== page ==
John Weller and Lola Culsán find themselves with time to kill in Kraków
The time is Monday afternoon. We’ve just landed at Kraków airport, Poland. We have a five hour layover on our journey from Amman (Jordan) to London (England). The sun is shining. What could we possibly do with that time? Read a book? Play cards? Stare at our phones? Return the bored stare of fellow travellers?
This is what we did. A quick internet search for ‘wild swimming Kraków’ brings up a former quarry called Zakrzówek. The quarry is a 20 minute cab ride away. Apparently, ‘This fantastic reservoir was serendipitously created when the limestone quarry operating here accidentally pierced the water table.’ Pope John Paul II worked there during the German occupation of Poland. We withdraw some Polish Zlot from the cash machine and book an Uber. Ordering an Uber in Poland makes us feel a bit nervous but adds to the excitement of wild swimming in a country neither of us has visited before.
Cold water eccentrics
Our cab driver clearly thinks he has picked up some eccentrics. “But the water will be cold,” he exclaims, in very good English. “I can take you to a warm swimming pool?” We politely decline and gaze curiously out of the taxi window as we pass pretty Polish houses and huge billboards announcing a forthcoming Rod Stewart gig. Eventually, at the end of a long quiet track we spy the reservoir. Our cabbie pulls up next to an unscalable metal fence. Doubts begin to palpitate in our minds. Did we overlook something in our excitement? We could be polishing off doughnuts and drinking coffee in the airport. Our driver looks over his shoulder at us with a sceptical gaze. “What about Brexit?” he shrugs, obviously hoping for some more chat and a fare back to the airport. That settles it.
After a bit of scouting around, we find ourselves standing in front of a tall, locked iron gate. Behind the gate, we observe a narrow path leading tantalisingly down to the water’s edge. We haven’t come this far to about-face, to look back and remember the time we nearly went swimming in Poland. That’s not how the story goes. What’s ‘Open Sesame’ in Polish? Beside the gate, we find an old push-button doorbell. John courageously steps forward, pushes the button and immediately stands behind me, dread in one eye, mischief in the other. Tiredly, the rusty electric gate trundles open. Like Dorothy entering the Emerald City, we step forward.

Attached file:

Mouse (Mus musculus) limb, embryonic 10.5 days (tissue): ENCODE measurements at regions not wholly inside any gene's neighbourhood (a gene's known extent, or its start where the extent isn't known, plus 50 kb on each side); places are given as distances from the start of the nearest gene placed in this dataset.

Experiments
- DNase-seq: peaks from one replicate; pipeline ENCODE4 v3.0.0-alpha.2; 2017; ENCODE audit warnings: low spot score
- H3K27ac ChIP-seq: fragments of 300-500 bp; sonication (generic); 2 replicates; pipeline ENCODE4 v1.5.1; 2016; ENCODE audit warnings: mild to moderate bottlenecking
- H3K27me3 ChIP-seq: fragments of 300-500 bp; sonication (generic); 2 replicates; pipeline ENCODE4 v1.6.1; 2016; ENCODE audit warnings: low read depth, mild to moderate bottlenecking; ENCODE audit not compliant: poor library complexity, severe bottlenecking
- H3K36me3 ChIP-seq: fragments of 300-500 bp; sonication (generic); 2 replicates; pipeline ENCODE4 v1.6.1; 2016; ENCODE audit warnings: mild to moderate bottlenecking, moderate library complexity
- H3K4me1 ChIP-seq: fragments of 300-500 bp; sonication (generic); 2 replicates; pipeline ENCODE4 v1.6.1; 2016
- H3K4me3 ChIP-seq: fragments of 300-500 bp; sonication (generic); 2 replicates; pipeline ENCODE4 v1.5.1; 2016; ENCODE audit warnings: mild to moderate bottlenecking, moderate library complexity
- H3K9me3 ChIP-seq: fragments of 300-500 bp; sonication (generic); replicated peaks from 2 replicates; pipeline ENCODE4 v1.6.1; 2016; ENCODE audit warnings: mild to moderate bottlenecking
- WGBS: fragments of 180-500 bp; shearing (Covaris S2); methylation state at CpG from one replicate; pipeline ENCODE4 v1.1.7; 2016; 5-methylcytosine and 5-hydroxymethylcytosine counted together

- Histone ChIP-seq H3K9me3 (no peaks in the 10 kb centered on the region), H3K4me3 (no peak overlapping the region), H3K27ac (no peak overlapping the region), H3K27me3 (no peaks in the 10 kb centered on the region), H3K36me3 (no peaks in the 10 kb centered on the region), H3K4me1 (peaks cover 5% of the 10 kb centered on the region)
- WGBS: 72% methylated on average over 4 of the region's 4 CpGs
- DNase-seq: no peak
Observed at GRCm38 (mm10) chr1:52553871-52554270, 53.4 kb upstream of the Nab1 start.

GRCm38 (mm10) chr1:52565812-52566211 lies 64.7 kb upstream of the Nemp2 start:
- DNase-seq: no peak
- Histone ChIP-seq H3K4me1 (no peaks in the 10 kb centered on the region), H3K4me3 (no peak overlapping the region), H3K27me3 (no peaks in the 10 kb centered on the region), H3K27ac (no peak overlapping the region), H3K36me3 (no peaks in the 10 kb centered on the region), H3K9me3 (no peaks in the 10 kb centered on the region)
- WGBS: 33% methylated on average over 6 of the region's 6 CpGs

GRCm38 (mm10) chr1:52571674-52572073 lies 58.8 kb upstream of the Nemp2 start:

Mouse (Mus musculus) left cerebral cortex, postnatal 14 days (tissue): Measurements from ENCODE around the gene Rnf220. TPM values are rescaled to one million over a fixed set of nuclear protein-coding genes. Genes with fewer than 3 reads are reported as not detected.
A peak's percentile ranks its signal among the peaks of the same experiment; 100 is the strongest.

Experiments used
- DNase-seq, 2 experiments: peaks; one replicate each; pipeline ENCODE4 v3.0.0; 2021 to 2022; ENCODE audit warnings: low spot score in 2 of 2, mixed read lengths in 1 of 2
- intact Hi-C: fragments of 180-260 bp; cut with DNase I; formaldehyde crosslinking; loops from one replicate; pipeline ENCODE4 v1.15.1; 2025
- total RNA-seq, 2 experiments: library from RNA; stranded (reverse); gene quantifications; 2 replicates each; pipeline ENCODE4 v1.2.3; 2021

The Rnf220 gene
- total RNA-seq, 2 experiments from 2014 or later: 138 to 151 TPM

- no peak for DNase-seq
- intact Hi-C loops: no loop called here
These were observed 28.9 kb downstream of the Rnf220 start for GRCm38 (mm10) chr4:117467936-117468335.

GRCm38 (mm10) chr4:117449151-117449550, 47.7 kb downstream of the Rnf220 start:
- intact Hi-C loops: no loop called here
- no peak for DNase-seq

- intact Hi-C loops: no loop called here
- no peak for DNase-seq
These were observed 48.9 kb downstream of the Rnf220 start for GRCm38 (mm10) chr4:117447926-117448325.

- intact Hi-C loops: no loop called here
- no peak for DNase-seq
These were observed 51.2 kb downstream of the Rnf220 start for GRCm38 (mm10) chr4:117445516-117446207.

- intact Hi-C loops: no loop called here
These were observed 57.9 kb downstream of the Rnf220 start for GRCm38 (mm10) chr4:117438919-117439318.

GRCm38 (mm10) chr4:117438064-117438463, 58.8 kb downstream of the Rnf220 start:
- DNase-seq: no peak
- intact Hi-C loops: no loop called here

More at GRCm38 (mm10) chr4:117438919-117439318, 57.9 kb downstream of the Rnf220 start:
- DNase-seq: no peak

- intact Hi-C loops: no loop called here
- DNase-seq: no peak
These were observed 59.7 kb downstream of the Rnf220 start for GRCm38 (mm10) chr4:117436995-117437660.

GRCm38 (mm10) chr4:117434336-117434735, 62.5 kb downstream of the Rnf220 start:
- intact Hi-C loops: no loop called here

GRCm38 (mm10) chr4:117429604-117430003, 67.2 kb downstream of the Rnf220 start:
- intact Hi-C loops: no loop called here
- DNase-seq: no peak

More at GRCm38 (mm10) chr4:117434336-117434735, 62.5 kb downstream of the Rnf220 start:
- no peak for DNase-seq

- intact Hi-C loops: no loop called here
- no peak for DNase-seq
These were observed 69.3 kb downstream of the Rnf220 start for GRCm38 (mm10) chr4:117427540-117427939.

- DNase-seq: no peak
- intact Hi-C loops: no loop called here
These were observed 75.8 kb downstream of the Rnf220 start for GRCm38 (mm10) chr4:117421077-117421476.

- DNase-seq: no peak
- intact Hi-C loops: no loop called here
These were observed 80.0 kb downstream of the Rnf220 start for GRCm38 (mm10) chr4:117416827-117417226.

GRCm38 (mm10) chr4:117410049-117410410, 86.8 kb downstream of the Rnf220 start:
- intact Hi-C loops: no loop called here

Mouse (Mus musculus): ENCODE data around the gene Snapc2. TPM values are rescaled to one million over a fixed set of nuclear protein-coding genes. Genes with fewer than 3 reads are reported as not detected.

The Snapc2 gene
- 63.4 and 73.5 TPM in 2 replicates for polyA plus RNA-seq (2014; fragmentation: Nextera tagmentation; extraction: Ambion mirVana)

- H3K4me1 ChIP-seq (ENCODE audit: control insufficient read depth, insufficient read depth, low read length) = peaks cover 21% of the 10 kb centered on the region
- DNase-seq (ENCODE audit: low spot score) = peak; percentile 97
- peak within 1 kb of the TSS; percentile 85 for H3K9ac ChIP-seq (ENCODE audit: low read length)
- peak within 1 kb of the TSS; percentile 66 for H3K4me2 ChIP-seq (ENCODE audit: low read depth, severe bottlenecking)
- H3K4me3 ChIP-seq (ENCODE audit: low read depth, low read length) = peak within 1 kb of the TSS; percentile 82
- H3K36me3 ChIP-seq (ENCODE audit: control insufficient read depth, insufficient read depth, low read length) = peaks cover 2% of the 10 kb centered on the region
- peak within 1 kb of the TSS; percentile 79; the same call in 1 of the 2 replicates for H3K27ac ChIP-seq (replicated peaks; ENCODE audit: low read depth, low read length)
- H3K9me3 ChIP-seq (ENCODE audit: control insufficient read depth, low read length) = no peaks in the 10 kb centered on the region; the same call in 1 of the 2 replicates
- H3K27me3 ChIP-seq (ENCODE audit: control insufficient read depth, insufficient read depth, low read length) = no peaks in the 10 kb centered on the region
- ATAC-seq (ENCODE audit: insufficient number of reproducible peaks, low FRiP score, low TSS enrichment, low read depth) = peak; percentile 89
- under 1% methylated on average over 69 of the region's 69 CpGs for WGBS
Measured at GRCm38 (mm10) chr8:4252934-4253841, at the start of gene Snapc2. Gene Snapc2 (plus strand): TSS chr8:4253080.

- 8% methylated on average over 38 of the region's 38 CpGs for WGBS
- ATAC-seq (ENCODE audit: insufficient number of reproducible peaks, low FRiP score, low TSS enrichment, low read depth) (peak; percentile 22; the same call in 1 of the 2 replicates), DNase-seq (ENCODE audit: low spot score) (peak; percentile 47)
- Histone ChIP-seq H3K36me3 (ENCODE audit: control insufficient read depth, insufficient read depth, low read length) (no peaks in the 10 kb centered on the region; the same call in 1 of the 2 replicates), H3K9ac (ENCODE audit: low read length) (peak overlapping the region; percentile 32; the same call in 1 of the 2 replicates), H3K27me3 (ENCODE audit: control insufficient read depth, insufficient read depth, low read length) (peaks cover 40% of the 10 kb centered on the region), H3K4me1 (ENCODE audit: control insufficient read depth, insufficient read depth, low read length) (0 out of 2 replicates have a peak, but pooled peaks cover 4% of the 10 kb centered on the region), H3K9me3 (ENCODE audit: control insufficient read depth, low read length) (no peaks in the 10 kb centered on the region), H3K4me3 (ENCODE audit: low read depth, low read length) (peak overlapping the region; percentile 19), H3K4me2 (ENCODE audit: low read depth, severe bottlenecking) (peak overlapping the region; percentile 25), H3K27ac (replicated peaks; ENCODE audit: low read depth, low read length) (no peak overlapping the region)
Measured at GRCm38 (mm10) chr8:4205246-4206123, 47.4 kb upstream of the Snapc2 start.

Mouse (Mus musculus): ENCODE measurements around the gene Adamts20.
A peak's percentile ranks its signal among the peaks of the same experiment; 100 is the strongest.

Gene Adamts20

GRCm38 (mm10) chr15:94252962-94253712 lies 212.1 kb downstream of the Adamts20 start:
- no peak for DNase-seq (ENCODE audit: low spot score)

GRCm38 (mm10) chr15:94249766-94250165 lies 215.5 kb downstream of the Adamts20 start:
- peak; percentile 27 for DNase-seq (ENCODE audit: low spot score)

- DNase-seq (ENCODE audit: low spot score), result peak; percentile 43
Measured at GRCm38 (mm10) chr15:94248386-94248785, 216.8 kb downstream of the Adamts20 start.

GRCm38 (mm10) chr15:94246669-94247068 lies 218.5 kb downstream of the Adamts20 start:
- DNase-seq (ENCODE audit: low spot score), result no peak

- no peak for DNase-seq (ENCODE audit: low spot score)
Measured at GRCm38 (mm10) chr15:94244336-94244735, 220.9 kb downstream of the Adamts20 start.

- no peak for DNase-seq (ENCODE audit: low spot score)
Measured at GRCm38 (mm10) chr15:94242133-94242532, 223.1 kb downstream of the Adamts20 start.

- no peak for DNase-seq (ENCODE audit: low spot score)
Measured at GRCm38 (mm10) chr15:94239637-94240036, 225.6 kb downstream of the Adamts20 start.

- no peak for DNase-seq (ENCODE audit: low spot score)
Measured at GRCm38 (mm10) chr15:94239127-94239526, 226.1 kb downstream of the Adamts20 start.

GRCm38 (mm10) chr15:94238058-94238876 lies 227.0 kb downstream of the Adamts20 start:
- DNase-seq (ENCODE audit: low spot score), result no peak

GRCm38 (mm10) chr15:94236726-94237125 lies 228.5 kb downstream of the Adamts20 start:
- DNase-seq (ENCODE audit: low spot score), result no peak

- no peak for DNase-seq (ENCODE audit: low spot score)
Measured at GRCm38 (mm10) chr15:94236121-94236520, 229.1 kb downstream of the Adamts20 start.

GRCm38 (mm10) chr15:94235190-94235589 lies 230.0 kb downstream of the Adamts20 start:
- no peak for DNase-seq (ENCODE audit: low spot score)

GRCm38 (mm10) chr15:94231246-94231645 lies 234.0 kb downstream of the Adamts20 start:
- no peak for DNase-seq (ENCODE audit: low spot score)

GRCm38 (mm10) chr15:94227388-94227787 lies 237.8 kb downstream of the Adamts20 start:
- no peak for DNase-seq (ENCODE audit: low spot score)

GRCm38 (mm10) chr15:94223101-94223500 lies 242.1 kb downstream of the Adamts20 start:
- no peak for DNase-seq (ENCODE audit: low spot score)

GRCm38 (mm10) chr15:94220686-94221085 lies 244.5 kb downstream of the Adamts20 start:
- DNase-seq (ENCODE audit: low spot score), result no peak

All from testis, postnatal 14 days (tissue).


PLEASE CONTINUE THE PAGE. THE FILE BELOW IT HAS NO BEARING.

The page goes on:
Release the Kraken
The Zakrzówek quarry is home to the Kraken Diving Centre. They have a clubhouse at the lake where we stop and explain to a laid back young man that we’re in Poland for a few hours and just want a quick swim. ‘OK, but just for 10 minutes,’ We take that to mean ‘stay as long as you want and enjoy the sunset’.
Eagerly getting changed at the water’s edge, we finally get the opportunity to take in the beauty and vastness of the lake. Trees are layered in the light green of new life atop white cliffs towering magnificently over the water which shimmers in the late afternoon sunshine. Meanwhile, serious looking divers in thick neoprene suits lumber past us like spacemen, carrying metal oxygen tanks towards Planet Zakrzówek. They disappear into the depths without stopping to acknowledge our existence.
The water is clear and inviting. As per, I’m in first, stepping cautiously, then launching myself out into the fathomless water, a little nervous of the hidden depths, 20 metres deep in some places. The coldness assaults my senses with its crisp sharpness. I quickly relax and smile as my skin begins to tingle. A wide golden path shimmers across the water to the rocky heights. My head up, taking in the vista, I breaststroke around the water’s edge until my fingers and toes start to numb. I climb out, but can’t resist a couple of cheeky running jumps back in to complete the experience. John is much more audacious, diving straight in from a three metre high jetty. He’s watched by small groups of inquisitive locals scattered around the cliff tops. Quickly he climbs the metal ladder to fly out again, gasping and laughing, cheered on by the natives. Release The Kraken.
Sated and shivering, we dress quickly and drag our cases to the cliff tops where local youth gather in groups smoking and chatting. Happily we gaze over the darkening water, eating rollmop herrings and pickles
John Weller and Lola Culsán are authors of the best-selling travel book, Wild Swimming Spain